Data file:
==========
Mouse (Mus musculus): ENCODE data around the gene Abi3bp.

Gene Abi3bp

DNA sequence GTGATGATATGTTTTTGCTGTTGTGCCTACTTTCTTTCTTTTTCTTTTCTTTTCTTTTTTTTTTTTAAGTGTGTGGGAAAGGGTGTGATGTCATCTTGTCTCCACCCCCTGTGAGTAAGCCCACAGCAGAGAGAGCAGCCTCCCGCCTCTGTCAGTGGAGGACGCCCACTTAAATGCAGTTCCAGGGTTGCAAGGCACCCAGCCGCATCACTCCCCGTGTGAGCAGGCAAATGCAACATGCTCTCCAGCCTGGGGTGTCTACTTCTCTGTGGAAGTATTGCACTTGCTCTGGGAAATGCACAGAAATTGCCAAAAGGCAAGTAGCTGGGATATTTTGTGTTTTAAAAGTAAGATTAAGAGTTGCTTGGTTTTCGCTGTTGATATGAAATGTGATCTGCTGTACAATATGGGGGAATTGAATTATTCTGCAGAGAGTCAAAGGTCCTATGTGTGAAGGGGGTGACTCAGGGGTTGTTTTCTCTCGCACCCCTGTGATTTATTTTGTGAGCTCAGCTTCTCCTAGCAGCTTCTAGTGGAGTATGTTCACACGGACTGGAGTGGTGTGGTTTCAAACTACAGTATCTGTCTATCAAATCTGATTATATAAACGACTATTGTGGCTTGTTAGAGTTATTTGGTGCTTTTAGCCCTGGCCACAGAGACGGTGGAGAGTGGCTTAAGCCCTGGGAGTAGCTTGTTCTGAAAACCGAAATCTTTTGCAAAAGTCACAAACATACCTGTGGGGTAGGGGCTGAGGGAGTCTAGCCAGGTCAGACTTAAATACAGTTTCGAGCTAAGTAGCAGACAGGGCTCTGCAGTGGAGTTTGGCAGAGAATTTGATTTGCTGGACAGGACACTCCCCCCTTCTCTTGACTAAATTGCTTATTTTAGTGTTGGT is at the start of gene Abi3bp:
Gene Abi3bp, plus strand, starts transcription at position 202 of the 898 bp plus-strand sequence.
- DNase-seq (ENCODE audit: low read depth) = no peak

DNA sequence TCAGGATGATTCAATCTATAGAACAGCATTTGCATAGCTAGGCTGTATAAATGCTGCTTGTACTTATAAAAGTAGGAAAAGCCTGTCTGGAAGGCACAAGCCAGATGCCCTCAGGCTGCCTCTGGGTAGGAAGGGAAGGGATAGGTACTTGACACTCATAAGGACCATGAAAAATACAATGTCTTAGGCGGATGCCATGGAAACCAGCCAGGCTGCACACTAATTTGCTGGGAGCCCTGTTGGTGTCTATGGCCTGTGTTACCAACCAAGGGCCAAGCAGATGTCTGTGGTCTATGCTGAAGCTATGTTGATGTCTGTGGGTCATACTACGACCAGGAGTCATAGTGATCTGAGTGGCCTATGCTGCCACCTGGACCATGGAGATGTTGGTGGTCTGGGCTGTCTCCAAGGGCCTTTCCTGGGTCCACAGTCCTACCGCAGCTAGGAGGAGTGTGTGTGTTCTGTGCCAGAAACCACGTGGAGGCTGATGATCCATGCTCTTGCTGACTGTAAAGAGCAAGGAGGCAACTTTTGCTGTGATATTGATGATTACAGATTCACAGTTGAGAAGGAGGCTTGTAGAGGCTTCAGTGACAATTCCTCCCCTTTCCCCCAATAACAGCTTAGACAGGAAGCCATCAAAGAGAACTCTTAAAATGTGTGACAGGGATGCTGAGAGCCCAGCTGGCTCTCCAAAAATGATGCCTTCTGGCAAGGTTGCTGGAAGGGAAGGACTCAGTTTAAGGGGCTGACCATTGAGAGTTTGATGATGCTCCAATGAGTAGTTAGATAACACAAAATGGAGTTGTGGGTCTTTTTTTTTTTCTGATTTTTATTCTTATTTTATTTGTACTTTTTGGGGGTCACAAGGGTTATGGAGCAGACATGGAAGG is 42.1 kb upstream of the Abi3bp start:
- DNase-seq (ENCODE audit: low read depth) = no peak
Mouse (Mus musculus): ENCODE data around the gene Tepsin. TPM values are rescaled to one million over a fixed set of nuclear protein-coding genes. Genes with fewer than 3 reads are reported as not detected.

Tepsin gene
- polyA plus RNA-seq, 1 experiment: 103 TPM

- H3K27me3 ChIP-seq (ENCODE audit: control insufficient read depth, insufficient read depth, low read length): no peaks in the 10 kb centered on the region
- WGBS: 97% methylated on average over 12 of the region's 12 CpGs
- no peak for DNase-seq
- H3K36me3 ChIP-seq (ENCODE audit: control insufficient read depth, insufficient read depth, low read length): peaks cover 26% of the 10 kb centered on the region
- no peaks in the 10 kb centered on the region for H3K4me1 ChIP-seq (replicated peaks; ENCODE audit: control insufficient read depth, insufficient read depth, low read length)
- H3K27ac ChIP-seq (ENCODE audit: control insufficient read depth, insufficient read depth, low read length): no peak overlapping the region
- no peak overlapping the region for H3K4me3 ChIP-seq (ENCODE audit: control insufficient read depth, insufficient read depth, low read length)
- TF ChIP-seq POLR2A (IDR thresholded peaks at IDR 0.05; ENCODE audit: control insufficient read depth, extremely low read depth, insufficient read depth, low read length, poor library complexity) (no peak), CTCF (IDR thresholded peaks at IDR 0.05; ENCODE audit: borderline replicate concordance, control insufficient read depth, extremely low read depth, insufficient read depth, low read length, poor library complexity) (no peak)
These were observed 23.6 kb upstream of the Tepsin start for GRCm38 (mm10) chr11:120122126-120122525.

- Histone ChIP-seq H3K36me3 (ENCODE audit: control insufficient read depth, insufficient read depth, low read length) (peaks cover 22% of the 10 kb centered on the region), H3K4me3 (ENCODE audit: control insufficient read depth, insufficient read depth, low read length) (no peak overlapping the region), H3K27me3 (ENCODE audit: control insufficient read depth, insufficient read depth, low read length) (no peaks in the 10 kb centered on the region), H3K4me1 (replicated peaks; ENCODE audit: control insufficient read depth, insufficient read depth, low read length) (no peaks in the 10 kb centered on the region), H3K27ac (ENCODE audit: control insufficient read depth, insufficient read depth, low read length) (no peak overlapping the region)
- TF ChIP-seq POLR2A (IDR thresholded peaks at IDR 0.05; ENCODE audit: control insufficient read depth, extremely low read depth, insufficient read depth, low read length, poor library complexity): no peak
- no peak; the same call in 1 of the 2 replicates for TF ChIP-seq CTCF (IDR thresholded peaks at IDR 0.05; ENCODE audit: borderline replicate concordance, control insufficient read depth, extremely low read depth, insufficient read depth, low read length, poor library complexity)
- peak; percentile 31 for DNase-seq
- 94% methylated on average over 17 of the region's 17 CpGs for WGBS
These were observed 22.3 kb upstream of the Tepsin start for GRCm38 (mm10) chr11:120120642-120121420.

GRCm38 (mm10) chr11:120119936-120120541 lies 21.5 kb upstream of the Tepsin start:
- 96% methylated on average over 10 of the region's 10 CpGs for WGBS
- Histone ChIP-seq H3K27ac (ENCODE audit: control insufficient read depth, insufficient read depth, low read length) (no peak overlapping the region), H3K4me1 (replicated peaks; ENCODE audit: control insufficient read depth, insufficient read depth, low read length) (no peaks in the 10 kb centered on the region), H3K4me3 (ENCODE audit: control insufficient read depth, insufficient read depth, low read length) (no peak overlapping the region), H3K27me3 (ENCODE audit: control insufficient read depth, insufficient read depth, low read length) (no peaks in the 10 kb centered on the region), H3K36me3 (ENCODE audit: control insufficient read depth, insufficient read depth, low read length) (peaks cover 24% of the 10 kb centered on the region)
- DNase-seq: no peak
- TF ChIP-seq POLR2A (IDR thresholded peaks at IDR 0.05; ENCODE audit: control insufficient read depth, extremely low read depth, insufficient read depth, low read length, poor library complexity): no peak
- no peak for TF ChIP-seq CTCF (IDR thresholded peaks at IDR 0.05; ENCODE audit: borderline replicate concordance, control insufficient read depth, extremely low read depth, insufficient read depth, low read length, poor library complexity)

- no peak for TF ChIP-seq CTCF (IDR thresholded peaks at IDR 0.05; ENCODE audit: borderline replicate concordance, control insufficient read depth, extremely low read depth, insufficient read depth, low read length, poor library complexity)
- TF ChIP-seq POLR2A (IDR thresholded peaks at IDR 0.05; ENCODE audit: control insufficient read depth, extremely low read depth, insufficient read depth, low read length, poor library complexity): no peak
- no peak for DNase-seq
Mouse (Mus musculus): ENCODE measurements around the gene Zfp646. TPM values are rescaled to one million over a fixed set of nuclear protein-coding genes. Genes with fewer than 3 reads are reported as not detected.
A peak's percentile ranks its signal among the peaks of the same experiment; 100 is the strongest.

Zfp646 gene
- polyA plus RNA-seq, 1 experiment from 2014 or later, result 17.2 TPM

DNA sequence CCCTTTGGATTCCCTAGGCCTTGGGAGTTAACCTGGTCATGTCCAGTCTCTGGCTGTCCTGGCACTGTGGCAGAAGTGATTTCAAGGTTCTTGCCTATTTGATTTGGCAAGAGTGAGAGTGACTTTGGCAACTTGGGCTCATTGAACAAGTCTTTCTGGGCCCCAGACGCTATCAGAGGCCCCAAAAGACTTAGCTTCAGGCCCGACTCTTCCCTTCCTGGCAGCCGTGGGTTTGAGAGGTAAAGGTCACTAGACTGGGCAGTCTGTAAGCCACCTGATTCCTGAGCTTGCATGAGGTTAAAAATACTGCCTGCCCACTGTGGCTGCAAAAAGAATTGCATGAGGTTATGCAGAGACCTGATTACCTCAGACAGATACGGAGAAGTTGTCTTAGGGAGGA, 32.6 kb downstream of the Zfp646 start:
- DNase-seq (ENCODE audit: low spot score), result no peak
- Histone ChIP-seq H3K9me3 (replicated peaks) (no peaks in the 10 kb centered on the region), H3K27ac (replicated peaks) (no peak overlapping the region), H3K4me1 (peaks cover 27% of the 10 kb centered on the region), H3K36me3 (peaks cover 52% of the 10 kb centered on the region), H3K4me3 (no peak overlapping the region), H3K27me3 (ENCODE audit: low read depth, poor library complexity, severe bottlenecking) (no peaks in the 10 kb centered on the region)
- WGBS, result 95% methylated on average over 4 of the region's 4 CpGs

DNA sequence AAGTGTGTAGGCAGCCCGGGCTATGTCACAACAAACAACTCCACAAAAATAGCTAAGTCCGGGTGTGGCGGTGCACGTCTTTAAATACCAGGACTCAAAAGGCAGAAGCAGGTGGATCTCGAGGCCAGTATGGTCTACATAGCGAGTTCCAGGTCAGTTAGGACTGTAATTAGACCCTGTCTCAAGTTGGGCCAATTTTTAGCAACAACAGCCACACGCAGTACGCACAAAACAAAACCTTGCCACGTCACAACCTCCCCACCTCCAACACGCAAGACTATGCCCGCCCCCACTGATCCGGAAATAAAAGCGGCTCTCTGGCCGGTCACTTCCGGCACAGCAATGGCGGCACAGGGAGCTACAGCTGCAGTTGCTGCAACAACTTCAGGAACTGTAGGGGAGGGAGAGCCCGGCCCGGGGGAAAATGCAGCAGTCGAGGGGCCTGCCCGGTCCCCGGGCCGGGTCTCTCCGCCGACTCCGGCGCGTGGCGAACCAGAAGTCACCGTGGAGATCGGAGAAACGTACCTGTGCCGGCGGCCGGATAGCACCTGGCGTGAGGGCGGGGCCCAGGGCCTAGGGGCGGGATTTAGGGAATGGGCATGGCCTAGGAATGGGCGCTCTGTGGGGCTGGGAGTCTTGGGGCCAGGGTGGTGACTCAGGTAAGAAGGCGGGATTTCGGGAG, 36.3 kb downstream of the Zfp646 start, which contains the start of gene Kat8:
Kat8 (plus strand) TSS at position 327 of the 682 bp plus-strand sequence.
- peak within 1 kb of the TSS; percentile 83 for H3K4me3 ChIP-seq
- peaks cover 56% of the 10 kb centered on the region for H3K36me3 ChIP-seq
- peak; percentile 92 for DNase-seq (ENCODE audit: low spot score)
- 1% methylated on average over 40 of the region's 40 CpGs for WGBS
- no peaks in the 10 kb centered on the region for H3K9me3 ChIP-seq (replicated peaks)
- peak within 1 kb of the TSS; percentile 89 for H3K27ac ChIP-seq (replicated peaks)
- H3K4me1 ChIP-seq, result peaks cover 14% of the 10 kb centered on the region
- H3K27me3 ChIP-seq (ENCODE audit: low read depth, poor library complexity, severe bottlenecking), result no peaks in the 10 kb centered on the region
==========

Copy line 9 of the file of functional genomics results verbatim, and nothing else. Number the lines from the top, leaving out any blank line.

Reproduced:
Tepsin gene